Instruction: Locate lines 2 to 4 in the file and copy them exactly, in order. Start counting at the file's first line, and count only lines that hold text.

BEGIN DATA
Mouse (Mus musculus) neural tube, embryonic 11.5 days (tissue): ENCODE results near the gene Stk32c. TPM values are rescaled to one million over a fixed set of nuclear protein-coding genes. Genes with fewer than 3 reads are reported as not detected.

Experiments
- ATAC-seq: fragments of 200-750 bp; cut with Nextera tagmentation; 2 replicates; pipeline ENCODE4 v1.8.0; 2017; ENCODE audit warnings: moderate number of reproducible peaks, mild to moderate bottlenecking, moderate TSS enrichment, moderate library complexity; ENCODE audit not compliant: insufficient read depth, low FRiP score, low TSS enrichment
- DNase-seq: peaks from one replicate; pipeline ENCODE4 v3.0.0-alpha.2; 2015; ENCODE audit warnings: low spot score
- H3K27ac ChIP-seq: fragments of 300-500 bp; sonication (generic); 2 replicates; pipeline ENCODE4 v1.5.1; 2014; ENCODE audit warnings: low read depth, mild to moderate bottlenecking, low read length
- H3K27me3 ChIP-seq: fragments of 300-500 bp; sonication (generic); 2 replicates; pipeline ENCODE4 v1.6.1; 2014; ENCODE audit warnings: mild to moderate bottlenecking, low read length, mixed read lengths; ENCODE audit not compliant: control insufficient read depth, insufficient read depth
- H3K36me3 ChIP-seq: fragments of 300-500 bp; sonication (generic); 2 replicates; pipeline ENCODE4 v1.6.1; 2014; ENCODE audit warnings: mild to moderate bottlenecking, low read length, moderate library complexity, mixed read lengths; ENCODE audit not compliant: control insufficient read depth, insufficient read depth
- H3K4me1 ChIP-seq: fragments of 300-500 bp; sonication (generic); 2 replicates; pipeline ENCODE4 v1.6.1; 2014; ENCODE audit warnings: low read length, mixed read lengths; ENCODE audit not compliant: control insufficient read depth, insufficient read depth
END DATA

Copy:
Experiments
- ATAC-seq: fragments of 200-750 bp; cut with Nextera tagmentation; 2 replicates; pipeline ENCODE4 v1.8.0; 2017; ENCODE audit warnings: moderate number of reproducible peaks, mild to moderate bottlenecking, moderate TSS enrichment, moderate library complexity; ENCODE audit not compliant: insufficient read depth, low FRiP score, low TSS enrichment
- DNase-seq: peaks from one replicate; pipeline ENCODE4 v3.0.0-alpha.2; 2015; ENCODE audit warnings: low spot score